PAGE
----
Cambridge District Scout Archive
Gavin Malcolm Macfarlane Grieve was a pupil and teacher at the Perse school and lived for most of his life at Toft Manor, sometimes described as the squire. Generally known as Mac, or Uncle Mac (largely within the Perse) he was central to Perse Scouting (5th Cambridge) for many years and was ASM from 1912 and SM from 1918 on his return from serving in the Black Watch during the Great War.
He studied at Durham University and later at Magdalene. His status as Fellow Commoner of Magdalene made him a member of the High Table, a privilege he enjoyed until his death. He regularly attended chapel on Sunday nights and was described as a slight, quiet presence, with an unostentatious lifestyle. His family fortune had been based on naval prize money in the Napoleonic Wars.
History teacher at the school he purchased West Runcton in Norfolk as a campsite for the 5th. Another site in the adjacent village East Runton, was used by other troops.
- Senior Scout Leader 1948 – 1963 Senior Scout and Venture scout camps were generally led by himself and Tony Billinghurst. On his retirement over 100 Old Perseans and Senior Scouts attended his presentation.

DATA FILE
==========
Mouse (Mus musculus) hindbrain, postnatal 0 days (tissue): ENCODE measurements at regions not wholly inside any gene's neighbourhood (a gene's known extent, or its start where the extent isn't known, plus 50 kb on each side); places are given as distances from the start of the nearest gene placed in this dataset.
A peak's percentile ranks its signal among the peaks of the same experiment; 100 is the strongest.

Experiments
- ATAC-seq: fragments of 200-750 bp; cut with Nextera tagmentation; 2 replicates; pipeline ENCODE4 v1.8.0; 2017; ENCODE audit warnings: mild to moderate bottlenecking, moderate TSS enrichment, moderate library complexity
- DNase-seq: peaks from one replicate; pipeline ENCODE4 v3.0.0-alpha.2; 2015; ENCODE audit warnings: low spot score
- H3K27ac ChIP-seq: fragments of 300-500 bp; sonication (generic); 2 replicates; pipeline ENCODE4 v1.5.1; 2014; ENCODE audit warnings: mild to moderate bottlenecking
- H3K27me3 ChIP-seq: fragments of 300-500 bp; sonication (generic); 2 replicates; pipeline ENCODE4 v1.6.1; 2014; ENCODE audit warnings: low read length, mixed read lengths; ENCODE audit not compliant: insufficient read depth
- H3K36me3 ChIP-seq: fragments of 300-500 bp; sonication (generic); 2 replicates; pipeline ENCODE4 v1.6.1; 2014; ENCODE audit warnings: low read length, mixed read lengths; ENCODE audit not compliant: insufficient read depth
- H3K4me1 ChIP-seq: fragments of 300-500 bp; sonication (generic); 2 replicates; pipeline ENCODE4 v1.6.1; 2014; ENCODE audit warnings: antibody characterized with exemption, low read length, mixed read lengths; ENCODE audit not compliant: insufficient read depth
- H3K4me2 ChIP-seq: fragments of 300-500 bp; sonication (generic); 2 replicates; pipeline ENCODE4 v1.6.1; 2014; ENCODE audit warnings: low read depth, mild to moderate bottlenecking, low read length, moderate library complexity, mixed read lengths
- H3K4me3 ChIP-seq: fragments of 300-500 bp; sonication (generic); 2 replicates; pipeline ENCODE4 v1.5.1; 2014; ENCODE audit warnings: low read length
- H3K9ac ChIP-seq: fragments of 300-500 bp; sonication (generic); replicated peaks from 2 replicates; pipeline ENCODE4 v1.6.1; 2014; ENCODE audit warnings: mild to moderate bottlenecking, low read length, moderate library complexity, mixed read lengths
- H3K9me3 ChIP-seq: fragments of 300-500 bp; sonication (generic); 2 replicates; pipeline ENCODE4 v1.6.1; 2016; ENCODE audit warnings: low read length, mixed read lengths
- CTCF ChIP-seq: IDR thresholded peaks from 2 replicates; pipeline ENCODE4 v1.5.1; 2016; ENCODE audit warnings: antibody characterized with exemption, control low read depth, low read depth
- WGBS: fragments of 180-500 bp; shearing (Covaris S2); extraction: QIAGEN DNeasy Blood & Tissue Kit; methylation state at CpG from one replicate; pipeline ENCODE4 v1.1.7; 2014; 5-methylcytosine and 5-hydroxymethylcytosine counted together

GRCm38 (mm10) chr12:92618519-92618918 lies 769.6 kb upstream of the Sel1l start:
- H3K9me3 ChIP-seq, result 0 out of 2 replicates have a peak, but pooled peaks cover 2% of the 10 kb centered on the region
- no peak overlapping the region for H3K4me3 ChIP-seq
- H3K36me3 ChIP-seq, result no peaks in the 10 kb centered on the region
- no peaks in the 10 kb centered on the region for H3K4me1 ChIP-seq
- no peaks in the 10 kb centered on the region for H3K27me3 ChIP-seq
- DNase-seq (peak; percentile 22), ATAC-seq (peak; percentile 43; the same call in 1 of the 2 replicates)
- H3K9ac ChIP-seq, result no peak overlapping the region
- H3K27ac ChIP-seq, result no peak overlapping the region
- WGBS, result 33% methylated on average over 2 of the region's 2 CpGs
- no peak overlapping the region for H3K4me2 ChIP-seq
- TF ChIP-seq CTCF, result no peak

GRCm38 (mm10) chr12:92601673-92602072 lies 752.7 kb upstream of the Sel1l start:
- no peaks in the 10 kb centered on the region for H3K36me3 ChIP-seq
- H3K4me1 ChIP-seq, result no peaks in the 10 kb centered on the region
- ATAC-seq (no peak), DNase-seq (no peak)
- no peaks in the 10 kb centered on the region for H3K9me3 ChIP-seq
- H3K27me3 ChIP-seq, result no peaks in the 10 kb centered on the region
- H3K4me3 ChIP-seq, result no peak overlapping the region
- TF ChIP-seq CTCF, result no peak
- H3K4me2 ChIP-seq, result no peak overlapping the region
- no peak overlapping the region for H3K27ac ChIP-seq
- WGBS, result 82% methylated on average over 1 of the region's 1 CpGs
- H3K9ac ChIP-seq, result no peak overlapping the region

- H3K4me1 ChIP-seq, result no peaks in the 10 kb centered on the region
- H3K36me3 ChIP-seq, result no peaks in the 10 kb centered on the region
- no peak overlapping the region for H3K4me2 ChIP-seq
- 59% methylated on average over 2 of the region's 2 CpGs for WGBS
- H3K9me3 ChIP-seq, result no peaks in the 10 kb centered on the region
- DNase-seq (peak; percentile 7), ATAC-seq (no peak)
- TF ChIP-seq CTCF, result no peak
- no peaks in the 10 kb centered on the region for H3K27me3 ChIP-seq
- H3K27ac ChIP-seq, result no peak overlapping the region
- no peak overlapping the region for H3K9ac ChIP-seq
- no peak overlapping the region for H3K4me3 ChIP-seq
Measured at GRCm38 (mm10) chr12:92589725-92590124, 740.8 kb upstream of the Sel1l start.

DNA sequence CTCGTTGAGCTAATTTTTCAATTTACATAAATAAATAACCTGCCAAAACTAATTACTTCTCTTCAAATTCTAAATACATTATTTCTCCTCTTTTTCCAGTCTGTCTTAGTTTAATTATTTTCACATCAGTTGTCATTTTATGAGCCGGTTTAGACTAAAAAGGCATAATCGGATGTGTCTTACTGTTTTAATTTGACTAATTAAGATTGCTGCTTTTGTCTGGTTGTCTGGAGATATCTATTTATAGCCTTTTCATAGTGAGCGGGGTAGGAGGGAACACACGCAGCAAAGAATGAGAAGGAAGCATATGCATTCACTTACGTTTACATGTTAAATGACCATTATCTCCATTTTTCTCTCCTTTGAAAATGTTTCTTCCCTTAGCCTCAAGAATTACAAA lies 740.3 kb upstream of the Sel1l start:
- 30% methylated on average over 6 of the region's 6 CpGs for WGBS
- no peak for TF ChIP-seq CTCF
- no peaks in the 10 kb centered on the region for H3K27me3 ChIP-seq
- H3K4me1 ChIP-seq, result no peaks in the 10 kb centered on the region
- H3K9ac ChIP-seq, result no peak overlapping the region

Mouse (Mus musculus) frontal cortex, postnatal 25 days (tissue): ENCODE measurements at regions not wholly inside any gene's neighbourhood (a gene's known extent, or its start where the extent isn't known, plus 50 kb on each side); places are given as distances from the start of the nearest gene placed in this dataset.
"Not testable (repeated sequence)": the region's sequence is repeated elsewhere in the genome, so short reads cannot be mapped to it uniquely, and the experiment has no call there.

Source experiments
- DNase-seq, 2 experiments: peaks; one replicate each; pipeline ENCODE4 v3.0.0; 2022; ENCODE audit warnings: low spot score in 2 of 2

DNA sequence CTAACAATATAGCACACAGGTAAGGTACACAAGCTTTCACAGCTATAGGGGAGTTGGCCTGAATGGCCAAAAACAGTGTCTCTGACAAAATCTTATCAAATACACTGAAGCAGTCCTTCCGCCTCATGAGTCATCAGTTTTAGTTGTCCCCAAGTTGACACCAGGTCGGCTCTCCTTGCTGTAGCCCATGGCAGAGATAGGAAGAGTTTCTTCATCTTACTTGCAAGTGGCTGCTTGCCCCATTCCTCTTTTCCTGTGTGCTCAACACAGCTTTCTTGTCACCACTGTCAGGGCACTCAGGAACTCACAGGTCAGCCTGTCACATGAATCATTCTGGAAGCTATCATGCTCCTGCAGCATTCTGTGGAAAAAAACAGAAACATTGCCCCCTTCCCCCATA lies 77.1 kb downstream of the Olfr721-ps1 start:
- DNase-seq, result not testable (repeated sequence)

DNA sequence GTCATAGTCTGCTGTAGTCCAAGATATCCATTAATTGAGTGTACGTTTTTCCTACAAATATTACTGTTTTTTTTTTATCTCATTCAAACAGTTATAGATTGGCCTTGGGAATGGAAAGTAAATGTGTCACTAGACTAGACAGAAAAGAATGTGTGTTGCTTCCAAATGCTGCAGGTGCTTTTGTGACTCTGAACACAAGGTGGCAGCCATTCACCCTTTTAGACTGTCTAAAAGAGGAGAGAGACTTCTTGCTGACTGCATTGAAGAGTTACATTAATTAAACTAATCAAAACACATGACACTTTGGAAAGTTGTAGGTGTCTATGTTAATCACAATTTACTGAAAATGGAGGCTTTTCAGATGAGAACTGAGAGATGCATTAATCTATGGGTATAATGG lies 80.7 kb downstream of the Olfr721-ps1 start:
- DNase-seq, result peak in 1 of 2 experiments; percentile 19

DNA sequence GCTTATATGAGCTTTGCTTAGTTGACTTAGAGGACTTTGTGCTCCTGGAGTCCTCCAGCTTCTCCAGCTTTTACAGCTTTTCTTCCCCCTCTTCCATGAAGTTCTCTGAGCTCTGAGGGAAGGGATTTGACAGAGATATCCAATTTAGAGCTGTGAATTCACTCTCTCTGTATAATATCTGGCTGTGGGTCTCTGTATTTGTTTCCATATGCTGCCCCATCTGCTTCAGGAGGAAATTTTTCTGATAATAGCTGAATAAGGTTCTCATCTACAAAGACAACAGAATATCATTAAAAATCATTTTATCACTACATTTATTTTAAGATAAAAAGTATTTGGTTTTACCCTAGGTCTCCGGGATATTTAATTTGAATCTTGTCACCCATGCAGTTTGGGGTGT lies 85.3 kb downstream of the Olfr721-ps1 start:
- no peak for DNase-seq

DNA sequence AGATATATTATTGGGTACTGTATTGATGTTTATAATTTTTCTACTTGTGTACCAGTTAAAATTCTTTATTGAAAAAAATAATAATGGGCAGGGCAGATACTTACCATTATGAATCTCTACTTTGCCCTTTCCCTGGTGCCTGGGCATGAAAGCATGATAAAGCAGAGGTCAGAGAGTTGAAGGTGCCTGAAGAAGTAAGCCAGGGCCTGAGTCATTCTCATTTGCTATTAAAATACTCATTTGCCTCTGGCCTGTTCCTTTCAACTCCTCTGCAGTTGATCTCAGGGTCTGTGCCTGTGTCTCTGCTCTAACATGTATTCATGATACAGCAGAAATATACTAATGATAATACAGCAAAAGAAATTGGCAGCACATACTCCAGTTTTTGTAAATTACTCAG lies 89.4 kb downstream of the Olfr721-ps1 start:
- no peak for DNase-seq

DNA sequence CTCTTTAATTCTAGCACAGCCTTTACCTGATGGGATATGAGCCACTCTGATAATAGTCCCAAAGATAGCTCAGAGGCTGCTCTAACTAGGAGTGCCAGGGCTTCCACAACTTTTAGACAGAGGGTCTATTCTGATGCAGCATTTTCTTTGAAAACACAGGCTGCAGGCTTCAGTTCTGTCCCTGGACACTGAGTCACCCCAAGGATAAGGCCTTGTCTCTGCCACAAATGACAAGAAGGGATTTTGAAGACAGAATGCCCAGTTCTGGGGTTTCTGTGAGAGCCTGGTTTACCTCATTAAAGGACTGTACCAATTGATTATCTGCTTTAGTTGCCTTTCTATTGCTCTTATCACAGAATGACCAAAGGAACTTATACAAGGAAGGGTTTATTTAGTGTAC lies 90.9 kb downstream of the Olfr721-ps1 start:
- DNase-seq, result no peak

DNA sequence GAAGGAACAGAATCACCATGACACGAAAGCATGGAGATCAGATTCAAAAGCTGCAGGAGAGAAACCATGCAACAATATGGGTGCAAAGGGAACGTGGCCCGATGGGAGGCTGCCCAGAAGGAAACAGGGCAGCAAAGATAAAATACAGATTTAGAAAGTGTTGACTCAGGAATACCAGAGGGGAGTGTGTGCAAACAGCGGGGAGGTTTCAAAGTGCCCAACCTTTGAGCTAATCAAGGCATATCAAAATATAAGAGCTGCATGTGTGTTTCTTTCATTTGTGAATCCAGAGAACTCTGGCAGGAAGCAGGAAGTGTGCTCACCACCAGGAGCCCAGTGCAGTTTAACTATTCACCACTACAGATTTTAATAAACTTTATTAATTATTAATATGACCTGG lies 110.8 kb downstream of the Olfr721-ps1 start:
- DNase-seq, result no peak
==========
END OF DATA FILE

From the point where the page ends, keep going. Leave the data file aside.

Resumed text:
- GSL 1963 – 1973
He was one of the six original trustees of Abington Campsite. He held the roles of ADC Cubs and ACC Cubs from 1924.
Medal Merit 1925
Refused Silver Acorn in 1951. It is not known why he did not feel that he deserved this honour.
Died 12th April 1974
‘Mac’ is a very frequent reference in the archives for many years; he was clearly a central presence. He was known by his nickname across the District and further afield. This obituary has, however, not been readily filled but pieced together from many sources. He reads as an able and trusted man, much appreciated by those whom he met as a Scoutmaster and administrator but not leaving individual headline acts. He is clearly active and able leader as evidenced by the following from ‘The Perse Scouts the first 50 years’.
5th Cambridge ‘On the first morning we decided to climb along a mountain ridge. As we ascended the first mountain it gradually became colder and misty, until we could only see a few hundred yards. By the time we were half way up, we had lost direction and path, and only the timely production of a compass by Mr Macfarlane Grieve saved us. Thus we proceeded along the ridge, frozen and nearly blind, until eventually we reached camp, wet to the skin.’
As a fellow commoner of Magdalene College he donated a collection of books on Genealogy, literature and music to the library and a stained glass window to the College Chapel. The Perse received £50,000 and the sports pavilion was funded in his honour. His brother Alwyn, also a teacher at the Perse was killed in 1917.
JWR Archivist June 2019